Monday, March 30, 2009

About our Games Part 1: Hnefetafl

Hnefetafl is the Viking version of the ancient tafl games, also known as King's Table. It is a northern European style of Chess that dates back to the 8th century B.C. Hnefetafl was popular in Medieval Scandanavia and is mentioned in several Norse Sagas. However, we do not know for certain how the game was played at that time.

A game of uneven strength between sides, the players traditionally take turns being the attacker and the defender.

In the widely-accepted rules which we have chosen to include with our boards, the outnumbered Swedes try to help their king escape (to the side of the board) from the invading Muscovites. Pieces are moved in the same way as the rook in chess.

Players take turns moving, with the attackers moving first. All of the pieces move any number of spaces in a straight line along a row or column (no diagonals) until encountering another piece or the edge of the board, similar to how a rook moves in chess. Pieces may not be jumped.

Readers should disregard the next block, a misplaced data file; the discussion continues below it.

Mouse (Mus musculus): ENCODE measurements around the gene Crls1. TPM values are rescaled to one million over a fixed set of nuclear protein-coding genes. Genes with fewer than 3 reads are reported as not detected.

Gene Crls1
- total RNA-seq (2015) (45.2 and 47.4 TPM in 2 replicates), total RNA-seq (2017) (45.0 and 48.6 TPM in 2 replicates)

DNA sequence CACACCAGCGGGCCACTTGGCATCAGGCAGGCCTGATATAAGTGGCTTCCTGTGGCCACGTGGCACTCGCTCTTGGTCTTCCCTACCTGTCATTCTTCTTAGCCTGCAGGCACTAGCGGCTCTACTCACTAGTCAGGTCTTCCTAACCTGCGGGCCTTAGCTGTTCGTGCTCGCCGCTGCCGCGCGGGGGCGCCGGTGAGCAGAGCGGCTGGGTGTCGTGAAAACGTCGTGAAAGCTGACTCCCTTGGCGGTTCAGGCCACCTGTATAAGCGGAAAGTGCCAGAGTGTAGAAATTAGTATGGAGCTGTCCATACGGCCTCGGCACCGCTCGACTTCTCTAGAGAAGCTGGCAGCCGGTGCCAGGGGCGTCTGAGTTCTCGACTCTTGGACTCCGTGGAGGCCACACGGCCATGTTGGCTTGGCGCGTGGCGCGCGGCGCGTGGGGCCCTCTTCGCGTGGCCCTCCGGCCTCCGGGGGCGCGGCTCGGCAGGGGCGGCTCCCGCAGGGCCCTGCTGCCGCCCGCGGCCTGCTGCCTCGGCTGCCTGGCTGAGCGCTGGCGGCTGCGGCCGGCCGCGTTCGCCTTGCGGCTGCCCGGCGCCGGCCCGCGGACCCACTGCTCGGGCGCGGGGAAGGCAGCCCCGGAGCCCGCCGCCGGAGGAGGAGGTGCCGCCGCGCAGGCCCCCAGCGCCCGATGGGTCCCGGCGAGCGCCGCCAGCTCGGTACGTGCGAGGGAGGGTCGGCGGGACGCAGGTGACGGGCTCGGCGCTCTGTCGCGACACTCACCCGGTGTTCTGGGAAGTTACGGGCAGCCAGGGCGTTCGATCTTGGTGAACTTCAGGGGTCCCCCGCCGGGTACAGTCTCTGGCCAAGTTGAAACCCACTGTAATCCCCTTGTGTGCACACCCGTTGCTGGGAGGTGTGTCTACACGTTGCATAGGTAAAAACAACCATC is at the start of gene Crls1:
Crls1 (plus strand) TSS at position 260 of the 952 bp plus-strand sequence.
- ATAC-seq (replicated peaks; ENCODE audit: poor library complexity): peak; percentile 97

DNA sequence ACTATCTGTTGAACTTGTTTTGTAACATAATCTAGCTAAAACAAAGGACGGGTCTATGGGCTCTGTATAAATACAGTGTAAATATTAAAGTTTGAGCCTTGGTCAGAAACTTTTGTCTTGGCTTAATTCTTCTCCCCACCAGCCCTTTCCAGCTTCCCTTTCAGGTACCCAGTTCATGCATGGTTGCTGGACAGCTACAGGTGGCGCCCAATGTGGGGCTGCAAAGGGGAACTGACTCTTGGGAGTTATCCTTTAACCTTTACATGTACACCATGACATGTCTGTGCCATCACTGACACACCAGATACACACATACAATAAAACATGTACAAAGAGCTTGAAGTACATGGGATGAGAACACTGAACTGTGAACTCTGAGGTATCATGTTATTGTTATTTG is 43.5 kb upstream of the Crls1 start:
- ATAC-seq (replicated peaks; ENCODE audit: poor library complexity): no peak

A piece is captured if two of the opposing pieces are moved onto adjacent spaces on either side of it. That piece is then removed from the board. However, a piece may safely land between two enemy pieces – only the moving player may capture. The King may also be used to capture.

Hnefetafl is a two player board game

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